Sirota appeared on CNN’s “The Lead” to discuss the new National Geographic miniseries about the 1990s. Sirota was a consultant on the series and appeared in it. Watch the CNN interview.
Sirota appeared on MSNBC’s Rachel Maddow Show to discuss his reporting on a pension scandal involving New Jersey Gov. Chris Christie. Click here to watch the clip.
Credit where credit is due: Conservative activists, business groups and politicians such as New Jersey Gov. Chris Christie have successfully sold the idea that public pensions are unsustainable.
In their mythology, greedy government workers are bankrupting states and pension-slashing politicians are saving the day. But there’s a big problem with this: It is inaccurate.
States do confront a $757 billion pension funding gap. But this gap was created mostly by losses associated with the 2008 Wall Street collapse, not by unsustainable benefits.
Dissecting media bias is now a lucrative cottage industry in American politics. From Media Matters to the Media Research Center, there are multimillion-dollar think tanks whose entire mission is to prove that the media serves one of the political parties, and unduly persecutes the other.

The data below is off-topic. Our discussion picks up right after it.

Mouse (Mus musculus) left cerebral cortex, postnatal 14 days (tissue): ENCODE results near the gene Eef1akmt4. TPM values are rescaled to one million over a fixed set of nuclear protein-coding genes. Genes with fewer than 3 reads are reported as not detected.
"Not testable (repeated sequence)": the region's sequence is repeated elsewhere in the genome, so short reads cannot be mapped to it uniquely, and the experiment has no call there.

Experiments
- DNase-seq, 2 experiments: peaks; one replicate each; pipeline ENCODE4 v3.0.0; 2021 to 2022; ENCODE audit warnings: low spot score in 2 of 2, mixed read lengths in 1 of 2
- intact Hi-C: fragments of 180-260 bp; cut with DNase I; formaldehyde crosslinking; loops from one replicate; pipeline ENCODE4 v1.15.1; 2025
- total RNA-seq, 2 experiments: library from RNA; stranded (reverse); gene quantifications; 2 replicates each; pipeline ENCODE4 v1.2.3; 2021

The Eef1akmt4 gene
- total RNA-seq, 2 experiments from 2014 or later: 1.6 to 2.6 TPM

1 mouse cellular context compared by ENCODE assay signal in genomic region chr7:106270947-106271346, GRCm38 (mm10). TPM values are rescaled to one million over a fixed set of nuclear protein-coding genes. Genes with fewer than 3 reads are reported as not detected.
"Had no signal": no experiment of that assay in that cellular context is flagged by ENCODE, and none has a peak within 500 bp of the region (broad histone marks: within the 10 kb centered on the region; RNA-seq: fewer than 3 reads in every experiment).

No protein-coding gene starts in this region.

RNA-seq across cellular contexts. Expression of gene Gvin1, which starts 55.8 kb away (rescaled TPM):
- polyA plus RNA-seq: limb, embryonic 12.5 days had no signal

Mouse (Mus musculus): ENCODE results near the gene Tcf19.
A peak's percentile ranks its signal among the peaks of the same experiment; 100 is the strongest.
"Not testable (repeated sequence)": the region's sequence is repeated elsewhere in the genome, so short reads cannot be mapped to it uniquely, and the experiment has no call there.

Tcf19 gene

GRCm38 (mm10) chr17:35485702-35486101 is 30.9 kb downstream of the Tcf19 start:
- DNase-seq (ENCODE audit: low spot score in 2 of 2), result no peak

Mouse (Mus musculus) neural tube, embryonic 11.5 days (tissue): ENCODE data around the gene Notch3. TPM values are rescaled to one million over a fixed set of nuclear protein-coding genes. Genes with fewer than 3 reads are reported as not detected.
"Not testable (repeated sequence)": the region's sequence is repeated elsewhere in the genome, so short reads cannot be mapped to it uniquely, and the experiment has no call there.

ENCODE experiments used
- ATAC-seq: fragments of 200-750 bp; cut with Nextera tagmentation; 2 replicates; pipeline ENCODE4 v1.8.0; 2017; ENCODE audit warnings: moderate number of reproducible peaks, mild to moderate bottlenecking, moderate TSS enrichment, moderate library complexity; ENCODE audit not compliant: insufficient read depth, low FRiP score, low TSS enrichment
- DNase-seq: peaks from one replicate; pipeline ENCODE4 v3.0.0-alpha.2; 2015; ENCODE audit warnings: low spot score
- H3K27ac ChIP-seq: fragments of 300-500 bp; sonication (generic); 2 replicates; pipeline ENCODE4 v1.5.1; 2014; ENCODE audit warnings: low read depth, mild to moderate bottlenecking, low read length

Let’s just state up front that it is certainly true that Democratic and Republican party biases exist in the corners of the mediascape that are explicitly partisan—places like talk radio and party-aligned cable television, to name a couple. It is also true that polls suggest this niche media’s effort to recast every political issue as a purely red-versus-blue affair has unfortunately helped convince more Americans to base their own positions purely on party affiliation rather than on principle. And it is true that because of its affinity for shock, spectacle and sensationalism, hyper-partisan media outlets get lots of residual media attention, which ends up depicting these outlets as far more significant cultural forces than they actually are.
Back in 1982, the Violent Femmes urged a generation not to get so distressed about something being put on our permanent records. To the band’s young followers, it was a comforting reminder that for all the vice principal’s rage and all of the demerits in our file, most of our elementary school antics, tween outbursts, and adolescent trouble-making probably wouldn’t condemn us to an adulthood of suffering and punishment.
But, then, that was before the rise of Big Data—before the era when “permanent” went from a somewhat figurative to a truly literal description of our personal information. Yes, today because they are electronic, our records are truly permanent. They live in perpetuity and in a forever searchable state. And with data storage costs continuing to drop, the marginal price of indefinitely keeping them is no longer prohibitive. That brings up a big moral question: Is it OK to subject even young children to this brave new world by creating permanent records of their behavior that can electronically follow them for their entire lives?